• May 21, 2020
Learning to breathe properly again can have many benefits and not just the obvious ones that we have discussed but some surprising ones for your clients and yourself.

There is growing evidence that there is a relationship between respiration and hormones. Many people have found that by correcting their breathing they notice an improvement in symptoms such as PMT and menopausal problems like hot flushes.
It is also interesting to note that in Traditional Chinese Medicine the lungs and the skin are linked. So correct breathing can impact on the health and appearance of your skin.

There is also growing evidence to suggest that breathing correctly can burn fat, helping you to lose weight. With all the benefits it certainly makes sense to spend a bit of time getting it right. So if you think your breathing needs work or want to be able to refer your clients, check out what practitioners are available in your area or take a look at the BradCliff Method website, www.bradcliff.com, “find a physio” and start breathing your way to beauty and health…

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  • December 17, 2014
What is your breathing rate? The rate at which you breathe is also important and is linked to how you breathe. It will either be rapid and shallow or deep and slow. You should be taking between 10 to 14 breaths per minute. Anything higher than this and your breathing is too shallow and rapid and anything less is too slow.

So why does our breathing get so out of kilter? There can be many triggers like respiratory disorders (asthma, sinus problems), physical injury to the nose, poor posture, pain, anxiety, prolonged computer use, or simply being too busy with life. Even once the trigger has gone, changes in breathing habits can continue on, undermining your health.

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  • December 11, 2014
Shallow or Deep?
Are you a deep, belly-breather or a shallow breather?

The process of breathing involves the lungs taking oxygen from the air and transferring it to de-oxygenated blood pumped into the lungs by the heart.

The lower lobes of the lung contain more capillaries, therefore exchange more oxygen. This makes deep breathing much more effective for oxygenating your blood than high, shallow breathing. When you test which hand on your belly not the hand under the collarbones. Shallow breathing is far less effective than deep, belly breathing.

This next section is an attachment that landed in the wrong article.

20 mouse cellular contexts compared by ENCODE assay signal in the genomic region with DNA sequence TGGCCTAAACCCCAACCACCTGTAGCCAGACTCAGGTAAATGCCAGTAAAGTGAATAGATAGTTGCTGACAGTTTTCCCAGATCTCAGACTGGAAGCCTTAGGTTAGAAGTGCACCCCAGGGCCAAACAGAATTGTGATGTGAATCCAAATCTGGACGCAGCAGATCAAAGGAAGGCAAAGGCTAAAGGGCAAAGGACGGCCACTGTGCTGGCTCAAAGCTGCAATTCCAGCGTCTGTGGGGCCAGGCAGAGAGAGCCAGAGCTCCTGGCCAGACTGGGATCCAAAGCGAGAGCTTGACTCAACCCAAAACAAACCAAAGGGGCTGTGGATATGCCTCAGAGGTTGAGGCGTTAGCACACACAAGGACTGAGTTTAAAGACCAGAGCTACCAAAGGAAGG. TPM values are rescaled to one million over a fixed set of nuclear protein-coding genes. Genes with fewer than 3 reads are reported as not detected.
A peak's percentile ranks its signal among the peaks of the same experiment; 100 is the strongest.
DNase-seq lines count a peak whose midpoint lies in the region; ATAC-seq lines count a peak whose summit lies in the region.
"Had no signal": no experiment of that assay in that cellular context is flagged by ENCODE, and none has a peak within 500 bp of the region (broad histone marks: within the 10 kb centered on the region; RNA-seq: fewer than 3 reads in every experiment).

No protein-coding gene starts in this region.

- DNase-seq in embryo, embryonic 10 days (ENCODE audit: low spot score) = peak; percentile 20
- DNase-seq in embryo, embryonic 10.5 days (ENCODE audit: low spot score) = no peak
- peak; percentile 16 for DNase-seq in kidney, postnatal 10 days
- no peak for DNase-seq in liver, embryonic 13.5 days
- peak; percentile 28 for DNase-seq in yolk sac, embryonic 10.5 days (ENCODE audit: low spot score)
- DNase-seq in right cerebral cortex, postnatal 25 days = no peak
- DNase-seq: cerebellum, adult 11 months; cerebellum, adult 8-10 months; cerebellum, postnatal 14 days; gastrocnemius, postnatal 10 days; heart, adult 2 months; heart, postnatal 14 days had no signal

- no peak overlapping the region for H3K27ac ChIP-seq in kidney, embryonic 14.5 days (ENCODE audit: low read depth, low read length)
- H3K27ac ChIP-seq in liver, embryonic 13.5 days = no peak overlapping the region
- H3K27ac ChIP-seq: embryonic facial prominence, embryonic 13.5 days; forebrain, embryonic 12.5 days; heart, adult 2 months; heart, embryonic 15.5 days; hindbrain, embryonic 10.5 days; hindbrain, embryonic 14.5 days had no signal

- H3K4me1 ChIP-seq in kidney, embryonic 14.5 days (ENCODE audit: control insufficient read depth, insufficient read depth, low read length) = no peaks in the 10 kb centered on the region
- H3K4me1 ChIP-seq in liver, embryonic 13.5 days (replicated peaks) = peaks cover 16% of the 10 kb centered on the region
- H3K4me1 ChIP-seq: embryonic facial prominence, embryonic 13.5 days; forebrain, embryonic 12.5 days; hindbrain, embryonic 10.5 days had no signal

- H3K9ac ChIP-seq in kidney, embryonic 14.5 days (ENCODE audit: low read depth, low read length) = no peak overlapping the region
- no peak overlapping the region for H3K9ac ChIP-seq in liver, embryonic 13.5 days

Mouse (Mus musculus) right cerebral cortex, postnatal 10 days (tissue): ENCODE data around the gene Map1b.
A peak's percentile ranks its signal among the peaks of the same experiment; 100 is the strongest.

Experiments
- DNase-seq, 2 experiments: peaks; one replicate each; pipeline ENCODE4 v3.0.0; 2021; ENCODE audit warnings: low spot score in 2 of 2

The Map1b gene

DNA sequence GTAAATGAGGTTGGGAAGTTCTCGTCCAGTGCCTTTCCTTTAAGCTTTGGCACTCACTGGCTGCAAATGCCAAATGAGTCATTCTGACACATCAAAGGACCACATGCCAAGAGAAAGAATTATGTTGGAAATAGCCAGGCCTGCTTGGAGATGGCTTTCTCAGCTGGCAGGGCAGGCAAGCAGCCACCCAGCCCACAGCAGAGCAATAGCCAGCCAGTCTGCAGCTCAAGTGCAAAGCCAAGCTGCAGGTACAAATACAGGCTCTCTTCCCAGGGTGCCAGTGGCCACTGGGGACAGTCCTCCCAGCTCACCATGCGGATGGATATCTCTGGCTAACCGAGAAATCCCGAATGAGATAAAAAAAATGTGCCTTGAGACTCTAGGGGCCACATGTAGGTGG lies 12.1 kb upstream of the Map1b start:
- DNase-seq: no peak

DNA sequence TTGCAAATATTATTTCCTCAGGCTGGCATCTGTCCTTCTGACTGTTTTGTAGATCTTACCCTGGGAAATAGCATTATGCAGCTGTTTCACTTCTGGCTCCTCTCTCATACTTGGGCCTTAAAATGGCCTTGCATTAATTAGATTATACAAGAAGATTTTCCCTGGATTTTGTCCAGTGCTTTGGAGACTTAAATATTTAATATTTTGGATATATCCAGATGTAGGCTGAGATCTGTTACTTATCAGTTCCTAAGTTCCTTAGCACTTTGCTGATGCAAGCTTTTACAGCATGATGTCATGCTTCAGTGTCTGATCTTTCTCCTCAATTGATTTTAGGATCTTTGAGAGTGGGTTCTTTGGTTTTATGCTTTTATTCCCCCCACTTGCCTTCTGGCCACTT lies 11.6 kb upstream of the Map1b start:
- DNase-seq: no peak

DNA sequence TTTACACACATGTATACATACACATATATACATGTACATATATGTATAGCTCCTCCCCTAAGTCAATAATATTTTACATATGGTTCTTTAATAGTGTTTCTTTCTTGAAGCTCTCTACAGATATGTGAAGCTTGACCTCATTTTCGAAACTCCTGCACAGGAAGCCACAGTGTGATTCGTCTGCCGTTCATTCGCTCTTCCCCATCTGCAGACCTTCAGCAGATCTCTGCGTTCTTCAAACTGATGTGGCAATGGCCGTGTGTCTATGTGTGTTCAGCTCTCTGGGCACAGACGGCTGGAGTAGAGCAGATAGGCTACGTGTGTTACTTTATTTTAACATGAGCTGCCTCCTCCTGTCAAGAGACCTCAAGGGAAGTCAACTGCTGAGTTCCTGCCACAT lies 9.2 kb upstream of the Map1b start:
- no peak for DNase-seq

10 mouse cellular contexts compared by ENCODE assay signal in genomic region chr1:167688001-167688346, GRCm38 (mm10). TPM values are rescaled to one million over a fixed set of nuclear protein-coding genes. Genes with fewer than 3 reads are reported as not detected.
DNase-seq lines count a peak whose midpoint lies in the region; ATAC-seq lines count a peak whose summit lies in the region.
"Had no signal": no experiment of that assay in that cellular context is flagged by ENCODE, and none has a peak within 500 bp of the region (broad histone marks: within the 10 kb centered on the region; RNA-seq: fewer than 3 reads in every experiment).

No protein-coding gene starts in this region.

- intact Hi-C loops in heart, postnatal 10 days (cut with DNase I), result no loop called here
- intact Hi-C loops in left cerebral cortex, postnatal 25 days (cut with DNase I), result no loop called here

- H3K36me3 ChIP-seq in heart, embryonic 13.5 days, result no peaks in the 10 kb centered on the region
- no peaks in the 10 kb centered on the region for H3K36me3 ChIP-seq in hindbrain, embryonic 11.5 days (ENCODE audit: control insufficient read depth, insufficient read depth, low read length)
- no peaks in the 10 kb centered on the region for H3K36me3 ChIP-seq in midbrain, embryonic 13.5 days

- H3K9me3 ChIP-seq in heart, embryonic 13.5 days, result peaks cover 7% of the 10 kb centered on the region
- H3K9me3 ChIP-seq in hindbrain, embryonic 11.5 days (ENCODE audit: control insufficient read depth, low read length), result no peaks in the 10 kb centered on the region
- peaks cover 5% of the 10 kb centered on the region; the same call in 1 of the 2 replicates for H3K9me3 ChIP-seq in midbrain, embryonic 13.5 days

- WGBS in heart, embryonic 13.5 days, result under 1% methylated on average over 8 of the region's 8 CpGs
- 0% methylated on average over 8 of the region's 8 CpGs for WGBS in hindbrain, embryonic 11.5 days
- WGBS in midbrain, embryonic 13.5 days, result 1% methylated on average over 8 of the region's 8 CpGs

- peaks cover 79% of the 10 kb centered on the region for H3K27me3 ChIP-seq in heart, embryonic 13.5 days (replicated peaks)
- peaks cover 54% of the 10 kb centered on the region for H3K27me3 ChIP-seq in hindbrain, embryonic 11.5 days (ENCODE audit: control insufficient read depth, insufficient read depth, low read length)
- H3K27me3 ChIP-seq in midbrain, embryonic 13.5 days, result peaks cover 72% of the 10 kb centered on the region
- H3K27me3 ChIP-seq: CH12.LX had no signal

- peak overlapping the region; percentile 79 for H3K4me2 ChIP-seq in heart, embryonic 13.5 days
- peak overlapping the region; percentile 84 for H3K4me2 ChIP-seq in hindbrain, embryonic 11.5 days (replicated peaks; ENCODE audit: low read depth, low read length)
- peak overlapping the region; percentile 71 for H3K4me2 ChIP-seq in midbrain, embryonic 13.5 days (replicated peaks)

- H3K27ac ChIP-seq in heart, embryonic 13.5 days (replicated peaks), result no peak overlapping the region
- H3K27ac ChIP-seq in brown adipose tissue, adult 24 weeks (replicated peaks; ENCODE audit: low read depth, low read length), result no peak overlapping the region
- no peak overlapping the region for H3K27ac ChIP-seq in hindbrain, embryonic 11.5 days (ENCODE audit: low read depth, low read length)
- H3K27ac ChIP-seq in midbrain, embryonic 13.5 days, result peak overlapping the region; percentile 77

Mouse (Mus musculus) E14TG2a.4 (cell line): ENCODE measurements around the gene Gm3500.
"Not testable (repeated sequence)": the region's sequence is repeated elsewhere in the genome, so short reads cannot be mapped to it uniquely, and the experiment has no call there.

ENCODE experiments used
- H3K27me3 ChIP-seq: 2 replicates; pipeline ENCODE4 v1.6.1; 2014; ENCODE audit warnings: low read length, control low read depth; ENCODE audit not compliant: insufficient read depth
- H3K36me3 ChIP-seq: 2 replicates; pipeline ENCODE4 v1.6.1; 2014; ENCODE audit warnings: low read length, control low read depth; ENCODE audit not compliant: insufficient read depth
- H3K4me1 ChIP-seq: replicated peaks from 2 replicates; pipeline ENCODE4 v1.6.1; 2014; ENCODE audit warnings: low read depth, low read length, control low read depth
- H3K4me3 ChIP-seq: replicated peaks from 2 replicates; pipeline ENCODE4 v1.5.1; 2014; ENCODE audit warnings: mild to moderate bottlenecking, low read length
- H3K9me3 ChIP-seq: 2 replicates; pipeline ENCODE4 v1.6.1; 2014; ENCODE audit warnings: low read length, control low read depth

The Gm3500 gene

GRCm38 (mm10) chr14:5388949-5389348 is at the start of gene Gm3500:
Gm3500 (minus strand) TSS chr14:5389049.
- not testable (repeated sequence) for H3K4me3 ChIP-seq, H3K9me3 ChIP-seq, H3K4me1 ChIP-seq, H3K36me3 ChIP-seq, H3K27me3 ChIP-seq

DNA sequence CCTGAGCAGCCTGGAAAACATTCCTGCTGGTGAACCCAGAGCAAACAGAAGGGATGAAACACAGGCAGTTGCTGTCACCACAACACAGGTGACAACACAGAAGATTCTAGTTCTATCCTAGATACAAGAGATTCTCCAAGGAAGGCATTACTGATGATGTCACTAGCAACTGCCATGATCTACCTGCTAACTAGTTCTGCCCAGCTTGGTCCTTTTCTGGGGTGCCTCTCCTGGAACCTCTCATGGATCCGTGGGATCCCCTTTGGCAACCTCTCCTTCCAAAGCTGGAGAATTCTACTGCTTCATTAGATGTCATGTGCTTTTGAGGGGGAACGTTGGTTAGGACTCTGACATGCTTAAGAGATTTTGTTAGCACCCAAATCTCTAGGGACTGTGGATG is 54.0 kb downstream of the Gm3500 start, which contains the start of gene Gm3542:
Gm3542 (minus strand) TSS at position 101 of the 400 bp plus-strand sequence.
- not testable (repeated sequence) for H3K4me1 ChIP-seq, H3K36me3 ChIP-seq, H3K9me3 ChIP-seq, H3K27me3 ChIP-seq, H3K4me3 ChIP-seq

Shallow breathing also activates your fight or flight system resulting in feelings of anxiety, stress and irritability. It can also cause you to hyperventilate by expelling too much carbon dioxide and this can cause symptoms such as dizziness, rapid heart rate, chest pains and lightheadedness.

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  • November 25, 2014
How well do you breathe? Firstly, you need to observe how you currently breathe.

 

  • Are you a ‘nose breather’ or a ‘mouth breather’?
  • Count the number of times your breathe in one minute.
  • Place one hand on the middle of your chest just below your collarbone and the other hand on your belly, above the belly button and below the chest bone. Which hand moves the most when you breathe in and out? This will determine if you breathe more into the upper lobes of your lungs or if you’re a belly breather.

So armed with this information, you can now check how well you breathe.

Nose or mouth?

Firstly, it is important to always breathe through your nose not your mouth. The mucous membranes of your nose warm and humidify the air you breathe, making it more agreeable to your lung tissue.

Nasal hairs filter the air, removing air-borne allergens and viruses. The nasal hairs also produce nitric oxide, which when added to the air you breathe, increases the uptake rate of oxygen in your lungs. In fact, because of the nitric oxide you will get 10% more oxygen from the air you breathe through your nose.

Nasal breathing provides more resistance than the mouth, slowing down your breathing and giving the lungs longer to absorb the oxygen and expel the carbon dioxide. In addition, your lungs inflate and deflate at a gentler rate.

Your body is also calmed by slow, deep, rhythmic breaths, helping flip your nervous system from ‘fight and flight’ into ‘rest and repair’.

Check out the next blog to see if you are a shallow or deep breather…